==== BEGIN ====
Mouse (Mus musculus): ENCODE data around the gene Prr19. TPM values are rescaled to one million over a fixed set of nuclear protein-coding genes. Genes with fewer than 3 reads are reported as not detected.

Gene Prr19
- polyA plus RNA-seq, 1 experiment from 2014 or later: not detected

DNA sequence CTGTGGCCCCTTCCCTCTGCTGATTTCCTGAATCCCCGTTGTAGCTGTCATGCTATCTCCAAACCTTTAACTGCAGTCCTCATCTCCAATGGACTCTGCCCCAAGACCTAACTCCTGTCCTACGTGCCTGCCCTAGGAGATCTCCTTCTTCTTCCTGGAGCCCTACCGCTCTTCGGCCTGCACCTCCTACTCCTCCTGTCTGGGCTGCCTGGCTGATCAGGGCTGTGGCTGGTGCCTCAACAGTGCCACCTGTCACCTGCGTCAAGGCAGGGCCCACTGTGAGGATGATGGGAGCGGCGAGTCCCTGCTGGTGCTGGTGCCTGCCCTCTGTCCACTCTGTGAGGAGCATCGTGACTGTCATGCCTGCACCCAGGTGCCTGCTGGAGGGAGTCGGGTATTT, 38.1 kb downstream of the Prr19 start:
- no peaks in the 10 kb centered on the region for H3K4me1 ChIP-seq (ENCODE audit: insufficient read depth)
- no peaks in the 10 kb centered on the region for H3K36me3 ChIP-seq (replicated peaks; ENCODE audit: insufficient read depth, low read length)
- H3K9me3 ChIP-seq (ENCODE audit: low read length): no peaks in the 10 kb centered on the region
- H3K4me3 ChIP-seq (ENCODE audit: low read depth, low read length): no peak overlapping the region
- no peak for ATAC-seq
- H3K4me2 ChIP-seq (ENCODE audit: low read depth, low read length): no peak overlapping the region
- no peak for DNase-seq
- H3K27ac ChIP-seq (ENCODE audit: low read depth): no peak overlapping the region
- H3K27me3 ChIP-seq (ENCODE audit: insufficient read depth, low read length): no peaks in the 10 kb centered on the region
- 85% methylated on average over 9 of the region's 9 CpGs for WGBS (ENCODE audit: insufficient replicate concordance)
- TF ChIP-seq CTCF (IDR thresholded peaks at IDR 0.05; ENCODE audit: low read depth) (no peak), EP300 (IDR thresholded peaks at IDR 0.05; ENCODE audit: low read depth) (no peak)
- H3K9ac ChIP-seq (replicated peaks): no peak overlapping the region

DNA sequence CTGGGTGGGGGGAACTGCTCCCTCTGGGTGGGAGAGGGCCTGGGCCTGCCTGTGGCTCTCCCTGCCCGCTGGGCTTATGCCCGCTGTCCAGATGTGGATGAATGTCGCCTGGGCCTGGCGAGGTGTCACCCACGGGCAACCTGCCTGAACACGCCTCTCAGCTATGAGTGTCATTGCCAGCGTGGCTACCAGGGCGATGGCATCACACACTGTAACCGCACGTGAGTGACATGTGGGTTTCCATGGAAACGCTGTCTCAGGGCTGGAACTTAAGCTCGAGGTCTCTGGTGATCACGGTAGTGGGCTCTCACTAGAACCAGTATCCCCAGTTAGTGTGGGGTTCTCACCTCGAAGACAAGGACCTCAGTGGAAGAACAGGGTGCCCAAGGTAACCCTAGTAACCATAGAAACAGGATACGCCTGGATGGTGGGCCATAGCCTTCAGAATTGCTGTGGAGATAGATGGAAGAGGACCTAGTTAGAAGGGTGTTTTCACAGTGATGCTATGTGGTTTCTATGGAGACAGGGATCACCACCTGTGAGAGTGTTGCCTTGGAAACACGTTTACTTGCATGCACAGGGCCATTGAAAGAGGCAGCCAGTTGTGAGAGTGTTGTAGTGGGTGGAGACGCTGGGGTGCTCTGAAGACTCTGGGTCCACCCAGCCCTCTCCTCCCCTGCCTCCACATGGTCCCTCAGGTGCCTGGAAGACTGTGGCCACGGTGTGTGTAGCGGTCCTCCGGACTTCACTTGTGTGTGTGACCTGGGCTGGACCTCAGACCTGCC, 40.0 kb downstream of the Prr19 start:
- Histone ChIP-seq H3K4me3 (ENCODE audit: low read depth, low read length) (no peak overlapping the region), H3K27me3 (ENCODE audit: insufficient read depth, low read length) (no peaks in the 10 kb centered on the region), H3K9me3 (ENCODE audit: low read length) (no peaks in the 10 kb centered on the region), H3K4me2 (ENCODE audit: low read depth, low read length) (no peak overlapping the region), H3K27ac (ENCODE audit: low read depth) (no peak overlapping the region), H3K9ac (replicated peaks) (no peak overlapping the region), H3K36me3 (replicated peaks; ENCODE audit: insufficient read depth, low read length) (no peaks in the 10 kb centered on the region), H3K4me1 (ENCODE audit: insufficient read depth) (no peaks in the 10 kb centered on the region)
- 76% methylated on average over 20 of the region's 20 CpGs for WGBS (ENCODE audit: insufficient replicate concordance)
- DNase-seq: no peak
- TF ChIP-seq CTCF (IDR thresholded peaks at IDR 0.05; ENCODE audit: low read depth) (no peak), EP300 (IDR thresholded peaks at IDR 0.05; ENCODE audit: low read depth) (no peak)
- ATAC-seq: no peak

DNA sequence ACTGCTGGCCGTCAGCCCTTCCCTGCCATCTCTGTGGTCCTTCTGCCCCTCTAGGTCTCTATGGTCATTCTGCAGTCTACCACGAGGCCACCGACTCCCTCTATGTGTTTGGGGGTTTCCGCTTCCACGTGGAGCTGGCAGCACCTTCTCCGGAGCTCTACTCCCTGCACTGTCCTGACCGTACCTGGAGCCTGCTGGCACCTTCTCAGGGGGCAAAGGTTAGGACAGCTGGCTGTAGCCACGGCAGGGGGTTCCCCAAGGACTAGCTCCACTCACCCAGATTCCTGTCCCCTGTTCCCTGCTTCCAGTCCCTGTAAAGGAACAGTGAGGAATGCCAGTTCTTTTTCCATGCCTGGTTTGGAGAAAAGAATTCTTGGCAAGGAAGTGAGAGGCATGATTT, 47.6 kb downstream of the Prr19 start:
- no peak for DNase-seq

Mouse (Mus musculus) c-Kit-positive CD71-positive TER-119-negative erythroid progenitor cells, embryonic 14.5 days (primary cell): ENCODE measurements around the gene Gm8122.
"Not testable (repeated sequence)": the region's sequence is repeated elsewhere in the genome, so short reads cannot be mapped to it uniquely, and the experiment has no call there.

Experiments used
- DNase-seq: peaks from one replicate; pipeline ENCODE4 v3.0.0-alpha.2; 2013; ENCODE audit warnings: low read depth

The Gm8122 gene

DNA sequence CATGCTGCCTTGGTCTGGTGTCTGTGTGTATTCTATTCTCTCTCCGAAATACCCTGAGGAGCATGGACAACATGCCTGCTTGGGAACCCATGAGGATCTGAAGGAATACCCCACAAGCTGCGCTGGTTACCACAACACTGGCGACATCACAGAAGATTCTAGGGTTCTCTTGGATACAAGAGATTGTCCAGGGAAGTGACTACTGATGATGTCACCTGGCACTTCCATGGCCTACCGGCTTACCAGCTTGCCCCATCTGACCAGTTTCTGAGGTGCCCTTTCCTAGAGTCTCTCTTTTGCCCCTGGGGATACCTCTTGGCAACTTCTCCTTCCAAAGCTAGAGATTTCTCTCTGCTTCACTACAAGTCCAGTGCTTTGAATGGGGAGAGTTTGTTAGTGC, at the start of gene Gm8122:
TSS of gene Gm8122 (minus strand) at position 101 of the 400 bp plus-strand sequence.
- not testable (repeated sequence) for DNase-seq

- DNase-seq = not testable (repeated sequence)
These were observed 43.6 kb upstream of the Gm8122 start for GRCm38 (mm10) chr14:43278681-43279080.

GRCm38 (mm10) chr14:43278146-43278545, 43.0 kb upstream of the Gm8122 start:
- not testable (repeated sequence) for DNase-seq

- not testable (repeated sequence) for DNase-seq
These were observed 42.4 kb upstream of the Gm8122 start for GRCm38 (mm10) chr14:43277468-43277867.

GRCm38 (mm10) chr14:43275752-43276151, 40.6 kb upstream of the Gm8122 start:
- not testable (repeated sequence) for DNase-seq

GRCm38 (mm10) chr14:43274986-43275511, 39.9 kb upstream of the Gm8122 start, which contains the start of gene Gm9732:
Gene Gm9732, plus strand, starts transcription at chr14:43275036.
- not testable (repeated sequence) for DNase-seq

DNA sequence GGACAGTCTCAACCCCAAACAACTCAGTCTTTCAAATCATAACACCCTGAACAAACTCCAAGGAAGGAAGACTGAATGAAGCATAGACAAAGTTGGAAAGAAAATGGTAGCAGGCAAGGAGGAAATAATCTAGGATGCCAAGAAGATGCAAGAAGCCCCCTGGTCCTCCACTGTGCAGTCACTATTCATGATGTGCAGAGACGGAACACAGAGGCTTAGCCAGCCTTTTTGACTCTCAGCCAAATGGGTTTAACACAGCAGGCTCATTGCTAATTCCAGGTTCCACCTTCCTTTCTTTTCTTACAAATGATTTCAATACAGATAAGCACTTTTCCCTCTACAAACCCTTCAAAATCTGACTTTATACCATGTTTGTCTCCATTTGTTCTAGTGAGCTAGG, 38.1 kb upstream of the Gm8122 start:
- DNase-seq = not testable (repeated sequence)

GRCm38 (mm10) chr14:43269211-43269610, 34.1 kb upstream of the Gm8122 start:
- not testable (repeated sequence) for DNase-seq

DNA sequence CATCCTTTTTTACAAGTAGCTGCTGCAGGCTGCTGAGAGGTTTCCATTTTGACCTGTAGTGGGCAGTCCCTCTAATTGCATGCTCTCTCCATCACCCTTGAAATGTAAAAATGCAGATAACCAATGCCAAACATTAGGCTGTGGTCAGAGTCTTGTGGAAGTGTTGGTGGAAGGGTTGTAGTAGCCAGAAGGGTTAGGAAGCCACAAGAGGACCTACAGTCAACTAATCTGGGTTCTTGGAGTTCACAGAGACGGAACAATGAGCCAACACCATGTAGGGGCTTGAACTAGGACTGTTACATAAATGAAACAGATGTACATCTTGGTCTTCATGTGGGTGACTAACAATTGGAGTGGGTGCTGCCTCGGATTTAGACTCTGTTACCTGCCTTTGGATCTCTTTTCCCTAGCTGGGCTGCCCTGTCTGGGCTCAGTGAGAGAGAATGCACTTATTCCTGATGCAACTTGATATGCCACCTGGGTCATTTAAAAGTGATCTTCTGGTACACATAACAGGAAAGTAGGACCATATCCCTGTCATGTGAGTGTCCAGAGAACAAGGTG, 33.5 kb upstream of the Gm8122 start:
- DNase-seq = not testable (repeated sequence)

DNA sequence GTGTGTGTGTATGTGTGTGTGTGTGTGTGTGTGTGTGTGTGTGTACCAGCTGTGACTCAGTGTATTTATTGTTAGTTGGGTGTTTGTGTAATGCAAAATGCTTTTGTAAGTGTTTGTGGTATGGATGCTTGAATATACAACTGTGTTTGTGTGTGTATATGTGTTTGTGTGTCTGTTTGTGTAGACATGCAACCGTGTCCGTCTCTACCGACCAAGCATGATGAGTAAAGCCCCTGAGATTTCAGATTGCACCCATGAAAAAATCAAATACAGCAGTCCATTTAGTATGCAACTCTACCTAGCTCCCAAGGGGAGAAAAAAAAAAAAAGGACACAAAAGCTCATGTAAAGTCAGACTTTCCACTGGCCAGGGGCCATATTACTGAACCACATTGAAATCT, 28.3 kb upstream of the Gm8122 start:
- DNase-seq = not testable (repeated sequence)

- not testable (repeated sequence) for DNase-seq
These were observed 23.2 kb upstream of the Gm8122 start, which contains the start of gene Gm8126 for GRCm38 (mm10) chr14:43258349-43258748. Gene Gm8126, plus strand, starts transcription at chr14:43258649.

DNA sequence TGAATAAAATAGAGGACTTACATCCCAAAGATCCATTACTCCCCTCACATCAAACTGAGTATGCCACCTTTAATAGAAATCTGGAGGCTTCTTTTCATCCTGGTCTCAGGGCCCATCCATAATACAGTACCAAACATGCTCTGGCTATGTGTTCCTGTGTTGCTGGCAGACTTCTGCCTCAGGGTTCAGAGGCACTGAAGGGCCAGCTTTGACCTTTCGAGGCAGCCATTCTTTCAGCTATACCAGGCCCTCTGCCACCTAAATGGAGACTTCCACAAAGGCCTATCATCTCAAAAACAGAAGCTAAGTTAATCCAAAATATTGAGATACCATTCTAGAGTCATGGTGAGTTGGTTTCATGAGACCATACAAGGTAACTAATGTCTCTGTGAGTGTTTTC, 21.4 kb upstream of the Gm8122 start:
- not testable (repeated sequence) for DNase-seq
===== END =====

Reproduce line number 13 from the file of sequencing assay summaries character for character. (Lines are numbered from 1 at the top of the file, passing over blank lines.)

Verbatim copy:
- H3K27me3 ChIP-seq (ENCODE audit: insufficient read depth, low read length): no peaks in the 10 kb centered on the region